(Jul. 21, 2003) - In 1866, baseball was “base ball”. Uniforms were baggy flannel, balls were handmade, and no one wore gloves; a foul ball was not a strike, and stayed in play even when hit under the bleachers. By 1898, foul balls were still not strikes, but the first baseman and catcher were entitled to wear base ball gloves. While the rules have evolved, baseball today, even with its multi-million dollar salaries and designated hitters, has retained the distinction of the hands-down national pastime.
(Jun. 21, 2003) - If ‘once upon a time’ and ‘they all lived happily ever after’ are the extent of your storytelling expertise, the Story Grove Stage, appearing this month at the annual Clearwater Great Hudson River Revival Music and Environmental Festival, will help expand those notions.
(Jun. 21, 2003) - While the good ol’ summertime may bring to mind sunshine, lemonade and running through the sprinkler, the season is also one of environmental hazards to children. These include pesticides, household cleaners and certain plants. While these items are dangerous all year long, statistically, incidences of accidental poisoning tend to rise in the summer months when the newly warm days invite lawn work, gardening or a thorough house cleaning.
(Apr. 21, 2003) - After a winter of record cold and snow, the Hammond Museum and Japanese Stroll Garden in North Salem offers a welcome change. Opening for the season on April 13, the museum heralds the long-awaited arrival of spring with a Japanese brush art exhibit inside, and with walks outside through the spring flowers and foliage in the Stroll Garden.
(Mar. 21, 2003) - Designed to imitate the layout of a small town and featuring the elements of a global village, the Children’s Museum of Southeastern Connecticut in Niantic contains a scaled-down post office, Chinese trading post, Mexican restaurant, and local television station. A signpost in the town square notes the mileage to cities such as Moscow and Paris. Special monthly and seasonal offerings augment the everyday programs.
(Jan. 21, 2003) - This month, the hills of Irvington will be alive with “The Sound of Music”, in a production by The Play Group Theatre (PGT) of White Plains.
(Dec. 21, 2002) - Whether it is the romance of travel or the fascination with technology, traditional visions of the December holidays would hardly be complete without images of a miniature train creeping around the Christmas tree or of children sprawled on the floor lost in an imaginary journey.
(Nov. 21, 2002) - Remembering back to elementary school when square dancing was an obligatory and unwelcome addition to the physical education lesson plan, it is easy to understand why this leisure time activity has waned in popularity in American culture. But then, if taste and opinion were set into stone at the age of 11, Burger King would be a five-star restaurant and monster truck racing the national pastime.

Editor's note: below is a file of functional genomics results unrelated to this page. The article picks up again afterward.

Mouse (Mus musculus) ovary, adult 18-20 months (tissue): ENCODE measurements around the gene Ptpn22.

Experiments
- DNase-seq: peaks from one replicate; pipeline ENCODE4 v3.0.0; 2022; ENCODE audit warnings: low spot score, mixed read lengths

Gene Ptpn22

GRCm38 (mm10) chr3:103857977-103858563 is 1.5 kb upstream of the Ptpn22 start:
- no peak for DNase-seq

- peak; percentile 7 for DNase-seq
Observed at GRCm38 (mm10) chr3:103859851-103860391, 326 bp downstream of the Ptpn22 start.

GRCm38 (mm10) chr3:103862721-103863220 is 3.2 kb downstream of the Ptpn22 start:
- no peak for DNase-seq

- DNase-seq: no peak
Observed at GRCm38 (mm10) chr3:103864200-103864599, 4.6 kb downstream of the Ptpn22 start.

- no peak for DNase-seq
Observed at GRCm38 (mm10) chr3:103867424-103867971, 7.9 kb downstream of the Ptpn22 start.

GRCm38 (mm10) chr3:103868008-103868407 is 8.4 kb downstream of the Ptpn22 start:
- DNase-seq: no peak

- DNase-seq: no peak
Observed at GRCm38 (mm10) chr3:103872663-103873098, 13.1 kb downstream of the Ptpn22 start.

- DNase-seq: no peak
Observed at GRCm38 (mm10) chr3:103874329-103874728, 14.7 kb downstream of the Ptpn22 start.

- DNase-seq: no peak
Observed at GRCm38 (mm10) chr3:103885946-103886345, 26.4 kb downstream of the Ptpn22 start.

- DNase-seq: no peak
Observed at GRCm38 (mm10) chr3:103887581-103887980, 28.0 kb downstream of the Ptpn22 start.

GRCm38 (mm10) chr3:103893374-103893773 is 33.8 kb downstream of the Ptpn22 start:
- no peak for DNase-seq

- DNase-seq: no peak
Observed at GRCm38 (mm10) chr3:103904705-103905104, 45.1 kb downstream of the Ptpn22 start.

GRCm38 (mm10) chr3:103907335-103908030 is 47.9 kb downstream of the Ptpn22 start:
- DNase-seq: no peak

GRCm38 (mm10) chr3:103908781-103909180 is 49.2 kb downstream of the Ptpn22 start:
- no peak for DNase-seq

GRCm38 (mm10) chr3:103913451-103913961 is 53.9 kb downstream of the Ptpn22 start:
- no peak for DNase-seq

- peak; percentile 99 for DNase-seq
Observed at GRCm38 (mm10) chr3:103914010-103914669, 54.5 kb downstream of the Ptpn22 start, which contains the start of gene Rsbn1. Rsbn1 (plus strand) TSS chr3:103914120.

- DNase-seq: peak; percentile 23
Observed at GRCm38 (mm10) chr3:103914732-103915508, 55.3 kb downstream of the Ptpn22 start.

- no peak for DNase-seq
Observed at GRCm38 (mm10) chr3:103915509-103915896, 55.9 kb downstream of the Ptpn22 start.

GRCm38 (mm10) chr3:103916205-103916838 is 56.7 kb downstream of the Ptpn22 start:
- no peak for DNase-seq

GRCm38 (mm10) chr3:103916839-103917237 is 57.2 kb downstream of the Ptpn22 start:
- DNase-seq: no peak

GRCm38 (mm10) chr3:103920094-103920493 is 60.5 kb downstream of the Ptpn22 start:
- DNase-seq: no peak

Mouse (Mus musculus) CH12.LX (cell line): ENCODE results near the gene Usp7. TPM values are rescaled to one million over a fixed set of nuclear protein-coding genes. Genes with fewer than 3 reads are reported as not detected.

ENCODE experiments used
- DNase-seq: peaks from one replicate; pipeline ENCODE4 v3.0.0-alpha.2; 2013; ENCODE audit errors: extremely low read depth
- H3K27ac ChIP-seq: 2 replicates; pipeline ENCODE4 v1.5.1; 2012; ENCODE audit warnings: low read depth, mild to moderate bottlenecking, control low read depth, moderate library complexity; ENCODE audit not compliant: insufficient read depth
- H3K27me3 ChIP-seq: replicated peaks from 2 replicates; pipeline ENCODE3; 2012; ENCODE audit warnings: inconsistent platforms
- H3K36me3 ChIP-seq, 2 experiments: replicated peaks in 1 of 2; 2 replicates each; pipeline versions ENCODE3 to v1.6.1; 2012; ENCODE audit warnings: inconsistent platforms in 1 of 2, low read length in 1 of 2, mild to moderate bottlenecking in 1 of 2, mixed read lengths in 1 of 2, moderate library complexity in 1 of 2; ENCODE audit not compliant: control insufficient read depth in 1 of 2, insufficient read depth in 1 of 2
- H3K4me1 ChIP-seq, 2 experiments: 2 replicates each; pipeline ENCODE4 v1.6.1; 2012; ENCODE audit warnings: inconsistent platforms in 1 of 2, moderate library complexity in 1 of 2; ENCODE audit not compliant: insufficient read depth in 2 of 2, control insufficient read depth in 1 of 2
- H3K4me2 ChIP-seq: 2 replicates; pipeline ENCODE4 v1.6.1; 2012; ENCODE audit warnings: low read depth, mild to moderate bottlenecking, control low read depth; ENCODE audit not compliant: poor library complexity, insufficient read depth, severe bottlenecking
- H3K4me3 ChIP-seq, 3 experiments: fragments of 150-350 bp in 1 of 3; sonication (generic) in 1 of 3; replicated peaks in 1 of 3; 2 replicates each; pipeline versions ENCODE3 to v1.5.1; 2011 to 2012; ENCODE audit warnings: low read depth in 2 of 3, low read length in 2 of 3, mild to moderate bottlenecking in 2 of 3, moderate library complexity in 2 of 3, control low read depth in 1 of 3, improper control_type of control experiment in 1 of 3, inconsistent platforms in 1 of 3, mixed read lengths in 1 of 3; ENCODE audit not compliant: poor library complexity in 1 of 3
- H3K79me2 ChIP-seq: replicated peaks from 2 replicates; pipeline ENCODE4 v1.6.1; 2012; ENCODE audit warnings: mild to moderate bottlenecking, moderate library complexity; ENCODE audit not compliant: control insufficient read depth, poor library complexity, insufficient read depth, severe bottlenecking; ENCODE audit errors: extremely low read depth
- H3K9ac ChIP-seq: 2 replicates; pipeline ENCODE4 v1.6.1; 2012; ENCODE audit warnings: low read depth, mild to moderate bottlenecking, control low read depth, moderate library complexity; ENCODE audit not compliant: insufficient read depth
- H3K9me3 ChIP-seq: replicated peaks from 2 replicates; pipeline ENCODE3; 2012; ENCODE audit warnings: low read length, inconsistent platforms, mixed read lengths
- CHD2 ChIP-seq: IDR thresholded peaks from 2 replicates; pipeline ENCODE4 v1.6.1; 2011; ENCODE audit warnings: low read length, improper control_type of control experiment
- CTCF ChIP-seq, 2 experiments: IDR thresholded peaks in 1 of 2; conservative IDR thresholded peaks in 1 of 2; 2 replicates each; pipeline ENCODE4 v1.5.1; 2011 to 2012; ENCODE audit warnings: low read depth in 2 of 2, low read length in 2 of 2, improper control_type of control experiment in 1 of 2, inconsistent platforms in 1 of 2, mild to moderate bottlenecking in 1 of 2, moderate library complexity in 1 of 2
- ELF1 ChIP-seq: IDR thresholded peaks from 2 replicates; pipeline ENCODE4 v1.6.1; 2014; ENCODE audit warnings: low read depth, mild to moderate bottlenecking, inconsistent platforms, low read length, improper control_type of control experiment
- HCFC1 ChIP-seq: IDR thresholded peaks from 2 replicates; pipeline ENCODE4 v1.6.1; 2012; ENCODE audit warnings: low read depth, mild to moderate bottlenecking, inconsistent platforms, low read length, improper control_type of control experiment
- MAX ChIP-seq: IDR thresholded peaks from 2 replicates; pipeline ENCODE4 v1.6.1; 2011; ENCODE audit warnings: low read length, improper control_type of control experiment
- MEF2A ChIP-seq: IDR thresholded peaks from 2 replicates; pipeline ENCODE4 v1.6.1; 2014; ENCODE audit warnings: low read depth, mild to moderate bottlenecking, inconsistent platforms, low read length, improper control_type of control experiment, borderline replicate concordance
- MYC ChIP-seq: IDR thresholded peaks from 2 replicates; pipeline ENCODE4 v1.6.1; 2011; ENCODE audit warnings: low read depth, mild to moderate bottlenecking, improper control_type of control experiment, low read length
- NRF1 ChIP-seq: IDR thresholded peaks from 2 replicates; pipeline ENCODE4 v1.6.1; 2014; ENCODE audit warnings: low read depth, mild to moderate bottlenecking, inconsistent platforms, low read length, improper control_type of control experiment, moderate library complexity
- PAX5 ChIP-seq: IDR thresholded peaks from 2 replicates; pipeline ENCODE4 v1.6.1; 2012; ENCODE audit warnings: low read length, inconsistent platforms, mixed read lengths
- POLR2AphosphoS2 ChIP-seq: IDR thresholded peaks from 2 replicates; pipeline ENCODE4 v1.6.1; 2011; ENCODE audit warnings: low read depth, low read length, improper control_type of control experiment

(Sep. 21, 2002) - Some of my fondest memories go back to the days before seatbelt laws and car seats — when my parents, grandmother, siblings, and the assorted aunt, uncle or cousin would pile into a massive boat of an automobile (filling every available seat including the ‘way back’) and drive out beyond suburbia into upstate. The drive up 9W en route to the Museum of the Hudson Highlands, in Cornwall, is evocative of such memories — long ago remembered history lessons and tales of a Revolutionary fight for freedom on lands now dotted with housing developments and shopping malls.
(Aug. 21, 2002) -
(Aug. 21, 2002) - Sherwood Forest is in town, with it medieval crafts, costumes, sport and theatrical re-enactments that run the gamut from jousting to Shakespeare. The New York Renaissance Faire transports visitors back in time to a period of royal pageantry and fanfare, where even the ticket attendants dress the part and speak the Queen’s English.
(Apr. 21, 2002) - Having borne witness to all of America's conflicts from the Revolution to the current war on terror, the United States Military Academy (USMA) at West Point has educated both the famous and the infamous; renegades and traitors; presidents and policymakers. March 16 marks the bicentennial of this strategic Revolutionary War fortress which became an institution of higher learning and symbol of "Duty, Honor and Country".
(Dec. 21, 2001) - While the Paramount Theater survived the Great Depression and World War II, it could not survive the advent of television, and was eventually taken over by the town of Peekskill by tax default. Today, however, the theater has been reinvented as the Paramount Center for the Arts, charged with providing cultural and educational programming at affordable prices.